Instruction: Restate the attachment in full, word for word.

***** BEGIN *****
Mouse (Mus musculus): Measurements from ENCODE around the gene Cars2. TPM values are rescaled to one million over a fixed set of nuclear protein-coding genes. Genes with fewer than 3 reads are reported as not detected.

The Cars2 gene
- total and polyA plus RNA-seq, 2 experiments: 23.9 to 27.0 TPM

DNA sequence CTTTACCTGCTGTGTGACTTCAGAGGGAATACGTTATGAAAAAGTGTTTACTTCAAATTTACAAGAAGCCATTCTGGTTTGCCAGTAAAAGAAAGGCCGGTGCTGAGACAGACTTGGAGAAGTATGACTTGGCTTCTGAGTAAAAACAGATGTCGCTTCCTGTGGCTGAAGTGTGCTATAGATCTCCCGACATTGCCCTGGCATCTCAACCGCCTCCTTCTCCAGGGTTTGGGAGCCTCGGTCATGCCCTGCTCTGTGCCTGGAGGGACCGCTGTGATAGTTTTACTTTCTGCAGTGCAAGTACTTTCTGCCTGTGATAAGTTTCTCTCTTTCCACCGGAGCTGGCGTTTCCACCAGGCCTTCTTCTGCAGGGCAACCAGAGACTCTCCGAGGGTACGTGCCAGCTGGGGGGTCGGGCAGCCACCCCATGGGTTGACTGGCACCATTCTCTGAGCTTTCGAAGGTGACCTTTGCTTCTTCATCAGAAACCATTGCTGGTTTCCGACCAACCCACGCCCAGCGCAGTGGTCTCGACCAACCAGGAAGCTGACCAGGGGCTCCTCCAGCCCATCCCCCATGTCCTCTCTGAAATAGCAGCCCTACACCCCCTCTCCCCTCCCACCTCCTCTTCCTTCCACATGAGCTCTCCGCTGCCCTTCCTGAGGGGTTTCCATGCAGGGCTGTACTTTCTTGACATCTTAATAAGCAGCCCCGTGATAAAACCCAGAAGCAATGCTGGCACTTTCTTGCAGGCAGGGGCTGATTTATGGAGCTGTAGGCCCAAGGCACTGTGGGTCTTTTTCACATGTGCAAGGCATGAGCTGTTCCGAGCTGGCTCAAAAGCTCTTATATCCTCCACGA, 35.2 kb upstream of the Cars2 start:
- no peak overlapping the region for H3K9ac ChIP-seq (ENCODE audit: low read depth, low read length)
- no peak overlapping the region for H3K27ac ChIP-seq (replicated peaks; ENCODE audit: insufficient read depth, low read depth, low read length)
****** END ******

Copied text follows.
Mouse (Mus musculus): Measurements from ENCODE around the gene Cars2. TPM values are rescaled to one million over a fixed set of nuclear protein-coding genes. Genes with fewer than 3 reads are reported as not detected.

The Cars2 gene
- total and polyA plus RNA-seq, 2 experiments: 23.9 to 27.0 TPM

DNA sequence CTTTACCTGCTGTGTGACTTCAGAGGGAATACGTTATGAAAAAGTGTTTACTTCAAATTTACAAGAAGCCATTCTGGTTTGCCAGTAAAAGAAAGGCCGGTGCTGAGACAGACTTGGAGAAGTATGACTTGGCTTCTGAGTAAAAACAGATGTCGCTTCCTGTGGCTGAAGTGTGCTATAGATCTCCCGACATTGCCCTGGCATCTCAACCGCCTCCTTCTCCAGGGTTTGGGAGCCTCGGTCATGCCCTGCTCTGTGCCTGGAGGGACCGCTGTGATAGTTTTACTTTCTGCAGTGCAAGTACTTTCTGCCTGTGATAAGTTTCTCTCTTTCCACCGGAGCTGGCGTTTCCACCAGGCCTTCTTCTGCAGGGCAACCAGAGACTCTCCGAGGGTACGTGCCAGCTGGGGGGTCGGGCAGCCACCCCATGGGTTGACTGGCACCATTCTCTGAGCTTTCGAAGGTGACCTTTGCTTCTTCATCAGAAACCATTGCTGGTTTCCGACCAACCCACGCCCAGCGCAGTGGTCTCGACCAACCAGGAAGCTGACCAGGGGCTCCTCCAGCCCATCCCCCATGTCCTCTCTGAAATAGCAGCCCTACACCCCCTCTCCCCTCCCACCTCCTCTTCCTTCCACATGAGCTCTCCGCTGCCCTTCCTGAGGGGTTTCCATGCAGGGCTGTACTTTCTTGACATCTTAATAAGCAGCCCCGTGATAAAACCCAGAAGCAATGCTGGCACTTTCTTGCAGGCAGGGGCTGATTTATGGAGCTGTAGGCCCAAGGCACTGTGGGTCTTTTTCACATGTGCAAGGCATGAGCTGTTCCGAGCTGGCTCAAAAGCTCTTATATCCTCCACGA, 35.2 kb upstream of the Cars2 start:
- no peak overlapping the region for H3K9ac ChIP-seq (ENCODE audit: low read depth, low read length)
- no peak overlapping the region for H3K27ac ChIP-seq (replicated peaks; ENCODE audit: insufficient read depth, low read depth, low read length)